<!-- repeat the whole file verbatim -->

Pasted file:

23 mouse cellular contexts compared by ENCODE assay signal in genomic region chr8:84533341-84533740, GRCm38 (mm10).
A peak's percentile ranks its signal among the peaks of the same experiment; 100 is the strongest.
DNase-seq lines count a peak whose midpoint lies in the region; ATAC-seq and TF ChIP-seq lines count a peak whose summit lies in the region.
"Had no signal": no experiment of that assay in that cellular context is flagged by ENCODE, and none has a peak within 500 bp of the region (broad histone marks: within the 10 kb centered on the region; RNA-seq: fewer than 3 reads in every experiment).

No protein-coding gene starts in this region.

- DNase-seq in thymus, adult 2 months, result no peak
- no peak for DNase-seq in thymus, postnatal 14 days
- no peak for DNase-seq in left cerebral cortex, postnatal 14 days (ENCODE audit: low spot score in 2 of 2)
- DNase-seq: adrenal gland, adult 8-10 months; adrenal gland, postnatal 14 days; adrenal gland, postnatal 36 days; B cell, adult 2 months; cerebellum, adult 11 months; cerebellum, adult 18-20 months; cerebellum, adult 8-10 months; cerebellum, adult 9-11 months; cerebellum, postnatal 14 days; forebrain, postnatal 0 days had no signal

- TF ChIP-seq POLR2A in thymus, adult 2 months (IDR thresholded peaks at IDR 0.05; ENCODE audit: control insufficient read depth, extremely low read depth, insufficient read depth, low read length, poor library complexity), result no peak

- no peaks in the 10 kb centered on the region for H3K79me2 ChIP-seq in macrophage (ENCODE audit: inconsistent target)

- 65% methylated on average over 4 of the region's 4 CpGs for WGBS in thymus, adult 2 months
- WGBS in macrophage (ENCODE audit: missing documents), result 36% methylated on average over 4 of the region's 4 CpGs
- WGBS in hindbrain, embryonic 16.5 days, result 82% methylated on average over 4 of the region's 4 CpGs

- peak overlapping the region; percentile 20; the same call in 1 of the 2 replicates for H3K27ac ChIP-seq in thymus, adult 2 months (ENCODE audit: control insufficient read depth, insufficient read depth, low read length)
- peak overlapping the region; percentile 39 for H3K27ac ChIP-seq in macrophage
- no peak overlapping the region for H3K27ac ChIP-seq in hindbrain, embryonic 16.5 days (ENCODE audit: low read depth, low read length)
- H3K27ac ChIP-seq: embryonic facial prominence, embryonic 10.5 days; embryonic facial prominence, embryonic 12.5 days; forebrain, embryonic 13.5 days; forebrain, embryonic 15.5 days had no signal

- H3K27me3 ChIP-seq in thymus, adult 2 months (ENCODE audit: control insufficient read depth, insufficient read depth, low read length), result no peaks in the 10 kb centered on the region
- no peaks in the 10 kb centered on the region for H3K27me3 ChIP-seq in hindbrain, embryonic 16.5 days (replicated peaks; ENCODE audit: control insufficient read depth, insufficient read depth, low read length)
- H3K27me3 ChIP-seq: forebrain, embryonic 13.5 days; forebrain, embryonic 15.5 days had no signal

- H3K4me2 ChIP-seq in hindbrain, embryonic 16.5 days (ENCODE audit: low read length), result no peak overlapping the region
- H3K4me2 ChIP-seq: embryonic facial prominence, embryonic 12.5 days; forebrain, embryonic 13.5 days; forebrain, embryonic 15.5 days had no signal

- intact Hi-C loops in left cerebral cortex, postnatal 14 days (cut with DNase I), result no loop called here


23 mouse cellular contexts compared by ENCODE assay signal in genomic region chr8:84533341-84533740, GRCm38 (mm10).
A peak's percentile ranks its signal among the peaks of the same experiment; 100 is the strongest.
DNase-seq lines count a peak whose midpoint lies in the region; ATAC-seq and TF ChIP-seq lines count a peak whose summit lies in the region.
"Had no signal": no experiment of that assay in that cellular context is flagged by ENCODE, and none has a peak within 500 bp of the region (broad histone marks: within the 10 kb centered on the region; RNA-seq: fewer than 3 reads in every experiment).

No protein-coding gene starts in this region.

- DNase-seq in thymus, adult 2 months, result no peak
- no peak for DNase-seq in thymus, postnatal 14 days
- no peak for DNase-seq in left cerebral cortex, postnatal 14 days (ENCODE audit: low spot score in 2 of 2)
- DNase-seq: adrenal gland, adult 8-10 months; adrenal gland, postnatal 14 days; adrenal gland, postnatal 36 days; B cell, adult 2 months; cerebellum, adult 11 months; cerebellum, adult 18-20 months; cerebellum, adult 8-10 months; cerebellum, adult 9-11 months; cerebellum, postnatal 14 days; forebrain, postnatal 0 days had no signal

- TF ChIP-seq POLR2A in thymus, adult 2 months (IDR thresholded peaks at IDR 0.05; ENCODE audit: control insufficient read depth, extremely low read depth, insufficient read depth, low read length, poor library complexity), result no peak

- no peaks in the 10 kb centered on the region for H3K79me2 ChIP-seq in macrophage (ENCODE audit: inconsistent target)

- 65% methylated on average over 4 of the region's 4 CpGs for WGBS in thymus, adult 2 months
- WGBS in macrophage (ENCODE audit: missing documents), result 36% methylated on average over 4 of the region's 4 CpGs
- WGBS in hindbrain, embryonic 16.5 days, result 82% methylated on average over 4 of the region's 4 CpGs

- peak overlapping the region; percentile 20; the same call in 1 of the 2 replicates for H3K27ac ChIP-seq in thymus, adult 2 months (ENCODE audit: control insufficient read depth, insufficient read depth, low read length)
- peak overlapping the region; percentile 39 for H3K27ac ChIP-seq in macrophage
- no peak overlapping the region for H3K27ac ChIP-seq in hindbrain, embryonic 16.5 days (ENCODE audit: low read depth, low read length)
- H3K27ac ChIP-seq: embryonic facial prominence, embryonic 10.5 days; embryonic facial prominence, embryonic 12.5 days; forebrain, embryonic 13.5 days; forebrain, embryonic 15.5 days had no signal

- H3K27me3 ChIP-seq in thymus, adult 2 months (ENCODE audit: control insufficient read depth, insufficient read depth, low read length), result no peaks in the 10 kb centered on the region
- no peaks in the 10 kb centered on the region for H3K27me3 ChIP-seq in hindbrain, embryonic 16.5 days (replicated peaks; ENCODE audit: control insufficient read depth, insufficient read depth, low read length)
- H3K27me3 ChIP-seq: forebrain, embryonic 13.5 days; forebrain, embryonic 15.5 days had no signal

- H3K4me2 ChIP-seq in hindbrain, embryonic 16.5 days (ENCODE audit: low read length), result no peak overlapping the region
- H3K4me2 ChIP-seq: embryonic facial prominence, embryonic 12.5 days; forebrain, embryonic 13.5 days; forebrain, embryonic 15.5 days had no signal

- intact Hi-C loops in left cerebral cortex, postnatal 14 days (cut with DNase I), result no loop called here